There are no zippers, one rear external pocket, a generous nylon extendable collar with cinch closure and a large flap-top with Fastex back-pack type buckles.

    Klickfix is used by a number of pannier companies, it is a quick-release, locking system which is tried and tested and will not bounce off and

  4. #4
    Senior Member
    Join Date
    Jul 2003
    Location
    Boulder, CO
    Posts
    7,275
    Mentioned
    0 Post(s)
    Tagged
    0 Thread(s)
    Arkel sells their (excellent) attachment system as an aftermarket add-on, that can be added to other brands of panniers. I bet you will spend more money and a lot more time making your own, but have fun!
    ...

  5. #5
    Senior Member jcbryan's Avatar
    Join Date
    Apr 2005
    Location
    Beautiful SW Oklahoma
    My Bikes
    Trek 520, C-Dale Superbe Pro, Fuji Roubaix
    Posts
    155
    Mentioned
    0 Post(s)
    Tagged
    0 Thread(s)

    pannier fabric

    Though I realize you laready have a fabric source, I wanted to post these guys for the rest of us:

    http://www.seattlefabrics.com/default.htm

    I've bought a lot of my outdoor and touring sewing project materials and have been very please with the service and quality.
    I used the Arkel adjustable mounts on my current set and have worked very well.

    My 2 cents...

    John

  6. #6
    Senior Member
    Join Date
    Sep 2006
    Posts
    353
    Mentioned
    0 Post(s)
    Tagged
    0 Thread(s)
    I looked at the Arkel Mounts, and they are darn good. I may just go with them, but ill look at the others as well.

    jcbryan: Dont have the fabric yet, but had a source and your source is better than my source, and what can beat a pair of flourescent pink panniers? Anything you can find! No really, there are lots of choices, ill have to make a final decision on the type of fabric for sure, and color. Any suggestions for the best type? Ill probably have my sister whip up some rain covers, so they dont need to be waterproof, just resistant. I know MichaelW said that heavy duty canvas is nice, ill look at that as well.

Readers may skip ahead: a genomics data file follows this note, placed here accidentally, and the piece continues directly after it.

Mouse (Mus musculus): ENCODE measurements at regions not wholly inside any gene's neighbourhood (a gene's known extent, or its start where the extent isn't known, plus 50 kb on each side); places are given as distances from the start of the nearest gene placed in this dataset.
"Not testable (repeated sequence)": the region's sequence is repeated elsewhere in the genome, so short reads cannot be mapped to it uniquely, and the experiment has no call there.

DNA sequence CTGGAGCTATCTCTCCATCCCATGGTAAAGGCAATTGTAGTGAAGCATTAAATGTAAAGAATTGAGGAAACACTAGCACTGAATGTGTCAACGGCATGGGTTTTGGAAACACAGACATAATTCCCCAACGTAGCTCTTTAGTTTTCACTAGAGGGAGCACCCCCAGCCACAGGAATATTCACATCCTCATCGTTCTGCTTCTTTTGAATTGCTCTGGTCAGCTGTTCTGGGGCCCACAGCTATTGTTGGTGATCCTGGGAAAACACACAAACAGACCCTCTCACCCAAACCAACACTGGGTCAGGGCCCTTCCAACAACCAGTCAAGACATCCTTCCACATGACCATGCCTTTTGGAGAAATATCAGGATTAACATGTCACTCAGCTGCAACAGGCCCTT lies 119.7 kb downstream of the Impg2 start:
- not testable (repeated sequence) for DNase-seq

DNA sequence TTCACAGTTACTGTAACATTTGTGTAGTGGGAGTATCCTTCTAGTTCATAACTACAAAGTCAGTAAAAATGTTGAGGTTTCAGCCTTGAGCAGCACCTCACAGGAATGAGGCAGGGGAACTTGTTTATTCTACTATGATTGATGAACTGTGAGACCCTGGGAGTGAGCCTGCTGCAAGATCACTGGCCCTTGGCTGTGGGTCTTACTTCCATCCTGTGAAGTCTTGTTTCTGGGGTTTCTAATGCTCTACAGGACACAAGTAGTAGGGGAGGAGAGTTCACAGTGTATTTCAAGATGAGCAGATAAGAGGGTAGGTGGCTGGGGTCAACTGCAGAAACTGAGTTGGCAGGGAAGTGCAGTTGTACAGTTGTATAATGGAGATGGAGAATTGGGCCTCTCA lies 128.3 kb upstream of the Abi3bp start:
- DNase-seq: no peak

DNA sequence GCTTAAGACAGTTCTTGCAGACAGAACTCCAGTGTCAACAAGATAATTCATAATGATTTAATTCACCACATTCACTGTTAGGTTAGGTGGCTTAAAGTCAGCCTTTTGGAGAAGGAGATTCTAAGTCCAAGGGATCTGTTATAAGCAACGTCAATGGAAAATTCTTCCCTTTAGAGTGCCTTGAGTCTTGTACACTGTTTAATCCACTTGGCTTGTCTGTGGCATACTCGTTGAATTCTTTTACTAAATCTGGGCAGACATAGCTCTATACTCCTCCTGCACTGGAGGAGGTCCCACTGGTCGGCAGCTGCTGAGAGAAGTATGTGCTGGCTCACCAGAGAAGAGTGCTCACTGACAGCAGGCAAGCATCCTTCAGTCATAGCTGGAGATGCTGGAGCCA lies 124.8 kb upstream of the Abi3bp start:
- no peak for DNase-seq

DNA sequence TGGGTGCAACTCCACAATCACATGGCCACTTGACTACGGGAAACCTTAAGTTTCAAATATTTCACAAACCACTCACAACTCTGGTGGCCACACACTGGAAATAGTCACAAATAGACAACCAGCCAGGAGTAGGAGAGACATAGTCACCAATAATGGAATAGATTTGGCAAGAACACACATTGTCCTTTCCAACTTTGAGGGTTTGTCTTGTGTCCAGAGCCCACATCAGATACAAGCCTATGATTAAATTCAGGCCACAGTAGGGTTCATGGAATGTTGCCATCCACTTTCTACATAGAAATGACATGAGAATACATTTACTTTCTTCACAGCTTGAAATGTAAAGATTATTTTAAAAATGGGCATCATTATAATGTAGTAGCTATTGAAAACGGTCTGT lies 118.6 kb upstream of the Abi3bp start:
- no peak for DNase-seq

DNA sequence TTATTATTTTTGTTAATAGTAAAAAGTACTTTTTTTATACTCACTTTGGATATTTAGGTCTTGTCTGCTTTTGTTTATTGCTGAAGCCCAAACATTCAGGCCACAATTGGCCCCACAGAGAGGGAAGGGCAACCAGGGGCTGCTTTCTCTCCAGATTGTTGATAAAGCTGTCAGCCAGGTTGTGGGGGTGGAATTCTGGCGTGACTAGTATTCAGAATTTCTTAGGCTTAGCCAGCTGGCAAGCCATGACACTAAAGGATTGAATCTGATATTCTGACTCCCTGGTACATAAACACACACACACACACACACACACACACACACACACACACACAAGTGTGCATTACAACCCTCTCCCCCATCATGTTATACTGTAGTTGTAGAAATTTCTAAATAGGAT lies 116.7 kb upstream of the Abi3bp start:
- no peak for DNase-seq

Last edited by Adiankur; 11-28-06 at 01:00 PM.

  7. #7
    Mad bike riding scientist cyccommute's Avatar
    Join Date
    Nov 2004
    Location
    Denver, CO
    My Bikes
    Some silver ones, a black one, a red one, an orange one and a couple of titanium ones
    Posts
    15,415
    Mentioned
    9 Post(s)
    Tagged
    0 Thread(s)
    Quote Originally Posted by Adiankur
    I looked at the Arkel Mounts, and they are darn good. I may just go with them, but ill look at the others as well.

    jcbryan: Dont have the fabric yet, but had a source and your source is better than my source, and what can beat a pair of flourescent pink panniers? Anything you can find! No really, there are lots of choices, ill have to make a final decision on the type of fabric for sure, and color. Any suggestions for the best type? Ill probably have my sister whip up some rain covers, so they dont need to be waterproof, just resistant. I know MichaelW said that heavy duty canvas is nice, ill look at that as well.